Joe Rogan is a household name, even if you don’t quite remember what he’s famous for. Some people remember Joe Rogan from his time on NewsRadio. Others think of his stint as the original host of Fear Factor.
However, his acting career pales in comparison to his position as one of the most successful podcasters in recent history.
So, how did Joe Rogan go from supporting actor on a sitcom to the host of a wildly popular podcast? Certainly not from blending in with the rest of the crowd..
Facing Fear Comes Naturally to Joe Rogan
Joe Rogan helped people face their fears on Fear Factor, which is something that he strongly believes in. Early in his life, Joe overcame his own fears by taking up martial arts. He’s stated that he was “terrified of being a loser” growing up. Practicing martial arts was a natural fit.
It gave him confidence and showed him what he could accomplish when facing down his fears. Joe took up martial arts in his early teens while living outside of Boston in Newton Upper Falls, Massachusetts.
However, Joe’s story really starts in Newark, New Jersey. Joseph James Rogan was born in 1967 in Newark. His parents divorced when he was five and his mother moved him to San Francisco two years later. They then moved to Gainesville, Florida before settling in Newton Upper Falls where Joe graduated from high school.
During his teen years, Joe excelled at martial arts. He took up Taekwondo at age 15 and won the US Open Championship taekwondo tournament in the lightweight division at age 19. Then went on to win the Massachusetts full-contact state championship for four consecutive years before becoming a taekwondo instructor. He even practiced amateur kickboxing for a while.
Competition eventually took its toll on Joe. He retired at the age of 21 after experiencing recurrent headaches. He was afraid that the fighting might eventually result in more severe injuries and called it quits.
Telling Jokes for a Living and Moving to NYC
What’s a fighter to do when he hangs up gloves? Go to college. Joe briefly attended the University of Massachusetts in Boston before dropping out. Around this time, he also started to hone his comedy skills.
Joe’s friends convinced him to try stand-up comedy. At the age of 21, Joe spent six months preparing his material and working on his comedic delivery. As with martial arts, Joe dedicated himself to training for his stand-up routine.
He performed his first comedy gig in 1988 during an open-mic event at a comedy club in Boston. The comedy wasn’t paying his bills, so Joe Rogan worked a variety of jobs. He spent time driving limousines, delivering newspapers, working on construction sites, and even working for a private investigator.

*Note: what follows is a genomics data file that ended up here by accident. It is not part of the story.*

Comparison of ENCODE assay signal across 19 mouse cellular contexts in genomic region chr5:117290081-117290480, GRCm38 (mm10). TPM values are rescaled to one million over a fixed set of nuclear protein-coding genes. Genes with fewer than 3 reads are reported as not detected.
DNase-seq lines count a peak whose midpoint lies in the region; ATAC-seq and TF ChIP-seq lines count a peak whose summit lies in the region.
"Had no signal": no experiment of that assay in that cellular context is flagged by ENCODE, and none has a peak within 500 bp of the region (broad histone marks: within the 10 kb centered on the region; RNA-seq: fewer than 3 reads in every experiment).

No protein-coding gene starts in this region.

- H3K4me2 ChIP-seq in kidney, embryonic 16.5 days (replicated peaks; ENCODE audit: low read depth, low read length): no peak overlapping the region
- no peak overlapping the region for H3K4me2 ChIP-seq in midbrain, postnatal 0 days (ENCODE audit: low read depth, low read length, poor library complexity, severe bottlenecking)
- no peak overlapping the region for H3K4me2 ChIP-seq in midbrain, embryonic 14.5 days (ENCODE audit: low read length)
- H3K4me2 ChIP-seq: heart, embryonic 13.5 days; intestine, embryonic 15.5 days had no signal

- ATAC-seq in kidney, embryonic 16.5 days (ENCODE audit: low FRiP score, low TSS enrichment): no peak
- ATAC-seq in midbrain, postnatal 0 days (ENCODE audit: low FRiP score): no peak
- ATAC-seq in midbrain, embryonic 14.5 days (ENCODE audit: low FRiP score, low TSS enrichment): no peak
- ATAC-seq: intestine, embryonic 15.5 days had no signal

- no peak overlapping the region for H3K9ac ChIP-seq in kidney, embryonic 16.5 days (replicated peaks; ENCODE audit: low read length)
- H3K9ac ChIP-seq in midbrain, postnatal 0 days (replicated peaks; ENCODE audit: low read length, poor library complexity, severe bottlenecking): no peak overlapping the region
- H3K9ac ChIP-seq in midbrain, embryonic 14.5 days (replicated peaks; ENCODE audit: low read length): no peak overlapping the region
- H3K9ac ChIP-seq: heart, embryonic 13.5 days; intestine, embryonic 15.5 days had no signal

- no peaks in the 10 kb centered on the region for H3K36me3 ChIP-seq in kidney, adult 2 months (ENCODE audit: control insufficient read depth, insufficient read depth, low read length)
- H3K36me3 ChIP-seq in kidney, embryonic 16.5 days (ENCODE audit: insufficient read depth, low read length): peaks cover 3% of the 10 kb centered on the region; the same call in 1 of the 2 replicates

In 1990, Joe Rogan packed his bags and moved to New York City. He was committed to becoming a full-time comedian after recently obtaining a talent manager, Jeff Sussman. Sussman caught one of Joe’s acts and immediately recognized his talent.
Unfortunately, Joe still struggled to make a living. He stayed with his grandfather in nearby Newark for the first six months while performing stand-up in NYC. For the next four years, Joe Rogan ground it out in New York, working at various comedy clubs and developing his comedic style.
Moving to LA and Breaking into Showbiz
In 1994, it was time for Joe Rogan to take his act to Los Angeles. He relocated to LA and quickly landed his first national television spot on an MTV comedy show called Half-Hour Comedy Hour.
The appearance on the MTV show led to interest from various networks and Joe eventually accepted a deal with Disney. Less than a year after moving to LA, Joe Rogan had a major acting role on a short-lived sitcom called Hardball.
Joe filmed nine episodes but only seven episodes aired before Fox pulled the plug on the show. While the show didn’t last long, Joe had his first state of the hectic television filming schedule. He worked 12-hour days. Joe didn’t stop performing comedy. While working on the sitcom, he started performing at The Comedy Store in Hollywood and soon became a paid regular.